TEN GREAT EVENTS IN HISTORY

TEN GREAT EVENTS IN HISTORY

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by James Johonnot
     
 

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CONTENTS.

I.--DEFENSE OF FREEDOM BY GREEK VALOR

II.--CRUSADES AND THE CRUSADERS

III.--DEFENSE OF FREEDOM IN ALPINE PASSES

IV.--BRUCE AND BANNOCKBURN.

V.--COLUMBUS AND THE NEW WORLD

VI.--DEFENSE OF FREEDOM ON DUTCH DIKES

VII.--THE INVINCIBLE ARMADA

VIII.--FREEDOM'S VOYAGE TO…  See more details below

Overview

CONTENTS.

I.--DEFENSE OF FREEDOM BY GREEK VALOR

II.--CRUSADES AND THE CRUSADERS

III.--DEFENSE OF FREEDOM IN ALPINE PASSES

IV.--BRUCE AND BANNOCKBURN.

V.--COLUMBUS AND THE NEW WORLD

VI.--DEFENSE OF FREEDOM ON DUTCH DIKES

VII.--THE INVINCIBLE ARMADA

VIII.--FREEDOM'S VOYAGE TO AMERICA

IX.--PLASSEY; AND HOW AN EMPIRE WAS WON

X.--LEXINGTON AND BUNKER HILL




TEN GREAT EVENTS IN HISTORY.




CHAPTER I.

_DEFENSE OF FREEDOM BY GREEK VALOR._


1. The great events in history are those where, upon special
occasions, a man or a people have made a stand against tyranny, and
have preserved or advanced freedom for the people. Sometimes tyranny
has taken the form of the oppression of the many by the few in the
same nation, and sometimes it has been the oppression of a weak nation
by a stronger one. The successful revolt against tyranny, the terrible
conflict resulting in the emancipation of a people, has always been
the favorite theme of the historian, marking as it does a step in the
progress of mankind from a savage to a civilized state.

2. One of the earliest as well as most notable of these conflicts of
which we have an authentic account took place in Greece twenty-four
hundred years ago, or five hundred years before the Christian era. At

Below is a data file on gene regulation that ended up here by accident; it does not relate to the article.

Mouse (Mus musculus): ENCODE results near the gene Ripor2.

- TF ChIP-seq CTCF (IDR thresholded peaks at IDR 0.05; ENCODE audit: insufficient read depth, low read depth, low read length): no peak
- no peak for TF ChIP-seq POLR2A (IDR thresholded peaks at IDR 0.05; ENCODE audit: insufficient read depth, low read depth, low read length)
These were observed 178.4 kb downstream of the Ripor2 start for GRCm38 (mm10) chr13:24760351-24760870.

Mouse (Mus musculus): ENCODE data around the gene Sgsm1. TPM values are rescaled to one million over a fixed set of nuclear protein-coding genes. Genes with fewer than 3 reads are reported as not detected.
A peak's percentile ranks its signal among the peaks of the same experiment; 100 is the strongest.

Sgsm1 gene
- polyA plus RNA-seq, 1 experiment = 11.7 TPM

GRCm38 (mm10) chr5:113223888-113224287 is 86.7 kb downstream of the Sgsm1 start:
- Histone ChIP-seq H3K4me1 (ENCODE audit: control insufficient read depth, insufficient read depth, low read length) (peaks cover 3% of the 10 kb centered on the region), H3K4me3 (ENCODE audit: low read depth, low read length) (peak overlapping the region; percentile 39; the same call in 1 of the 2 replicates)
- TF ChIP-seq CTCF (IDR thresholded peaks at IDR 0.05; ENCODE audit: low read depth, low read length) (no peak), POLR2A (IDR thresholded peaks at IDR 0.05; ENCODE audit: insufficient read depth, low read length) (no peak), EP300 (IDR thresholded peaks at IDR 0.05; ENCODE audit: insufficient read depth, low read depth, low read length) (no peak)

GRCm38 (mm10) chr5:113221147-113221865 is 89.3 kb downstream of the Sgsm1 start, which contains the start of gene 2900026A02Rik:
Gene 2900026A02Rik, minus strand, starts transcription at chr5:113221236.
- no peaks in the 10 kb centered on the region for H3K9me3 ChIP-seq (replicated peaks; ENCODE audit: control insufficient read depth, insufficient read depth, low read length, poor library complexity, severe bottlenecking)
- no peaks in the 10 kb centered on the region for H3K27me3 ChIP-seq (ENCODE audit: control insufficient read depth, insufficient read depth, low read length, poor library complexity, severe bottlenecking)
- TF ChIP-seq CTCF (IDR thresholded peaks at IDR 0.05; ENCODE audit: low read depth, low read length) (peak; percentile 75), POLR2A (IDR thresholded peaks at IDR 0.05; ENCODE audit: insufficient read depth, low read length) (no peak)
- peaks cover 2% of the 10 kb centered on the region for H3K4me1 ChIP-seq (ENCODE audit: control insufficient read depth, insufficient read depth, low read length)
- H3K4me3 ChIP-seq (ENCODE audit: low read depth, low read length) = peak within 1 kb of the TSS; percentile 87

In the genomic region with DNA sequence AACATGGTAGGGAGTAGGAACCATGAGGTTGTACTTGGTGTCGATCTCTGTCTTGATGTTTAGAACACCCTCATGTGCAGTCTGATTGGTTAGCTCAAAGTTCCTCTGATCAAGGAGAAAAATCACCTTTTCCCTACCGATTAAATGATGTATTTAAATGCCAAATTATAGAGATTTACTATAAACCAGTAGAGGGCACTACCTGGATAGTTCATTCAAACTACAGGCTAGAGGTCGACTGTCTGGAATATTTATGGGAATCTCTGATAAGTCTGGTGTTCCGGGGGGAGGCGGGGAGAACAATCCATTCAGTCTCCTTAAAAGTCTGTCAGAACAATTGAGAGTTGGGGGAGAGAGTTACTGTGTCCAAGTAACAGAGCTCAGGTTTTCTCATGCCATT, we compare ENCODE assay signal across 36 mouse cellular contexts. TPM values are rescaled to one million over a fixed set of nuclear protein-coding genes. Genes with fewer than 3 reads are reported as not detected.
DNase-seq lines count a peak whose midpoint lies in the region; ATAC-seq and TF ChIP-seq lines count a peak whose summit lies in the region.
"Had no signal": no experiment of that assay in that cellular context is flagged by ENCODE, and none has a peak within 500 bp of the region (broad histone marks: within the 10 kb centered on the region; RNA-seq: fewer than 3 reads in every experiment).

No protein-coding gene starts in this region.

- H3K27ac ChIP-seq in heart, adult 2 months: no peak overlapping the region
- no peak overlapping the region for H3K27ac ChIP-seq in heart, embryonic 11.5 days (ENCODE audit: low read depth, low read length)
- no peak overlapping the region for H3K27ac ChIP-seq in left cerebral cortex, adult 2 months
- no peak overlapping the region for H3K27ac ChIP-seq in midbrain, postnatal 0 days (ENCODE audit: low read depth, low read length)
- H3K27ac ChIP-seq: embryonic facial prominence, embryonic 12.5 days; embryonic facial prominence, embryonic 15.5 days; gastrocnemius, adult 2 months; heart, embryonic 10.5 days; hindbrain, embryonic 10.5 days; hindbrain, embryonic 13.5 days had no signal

that time nearly all of Europe was inhabited by rude barbarous tribes.
In all that broad land the arts and sciences which denote civilization
had made their appearance only in the small and apparently
insignificant peninsula of Greece, lying on the extreme southeast
border adjoining Asia.

3. At a period before authentic history begins, it is probable that
roving tribes of shepherds from the north took possession of the hills
and valleys of Greece. Shut off on the north by mountain ranges, and
on all other sides surrounded by the sea, these tribes were able to
maintain a sturdy independence for many hundred years. The numerous
harbors and bays which subdivide Greece invited to a maritime life,
and at a very early time, the descendants of the original shepherds
became skillful navigators and courageous adventurers.

4. The voyages of Aeneas and Ulysses in the siege of Troy, and those
of Jason in search of the golden fleece, and of Perseus to the court
of King Minos, are the mythological accounts, embellished by
imagination and distorted by time, of what were real voyages. Crossing
the Mediterranean, Grecian adventurers became acquainted with the
Egyptians, then the most civilized people of the world; and from Egypt
they took back to their native country the germs of the arts and
sciences which afterward made Greece so famous.

5. Thence improvements went forward with rapid strides. Hints received
from Egypt were reproduced in higher forms. Massive temples became
light and airy, rude sculpture became beautiful by conforming to
natural forms, and hieroglyphics developed into the letters which
Cadmus invented or improved. Schools were established, athletic sports
were encouraged, aesthetic taste was developed, until in the arts, in
philosophy, in science, and in literature the Greeks took the lead of
all peoples.

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Product Details

ISBN-13:
2940013823990
Publisher:
SAP
Publication date:
12/07/2011
Sold by:
Barnes & Noble
Format:
NOOK Book
File size:
193 KB

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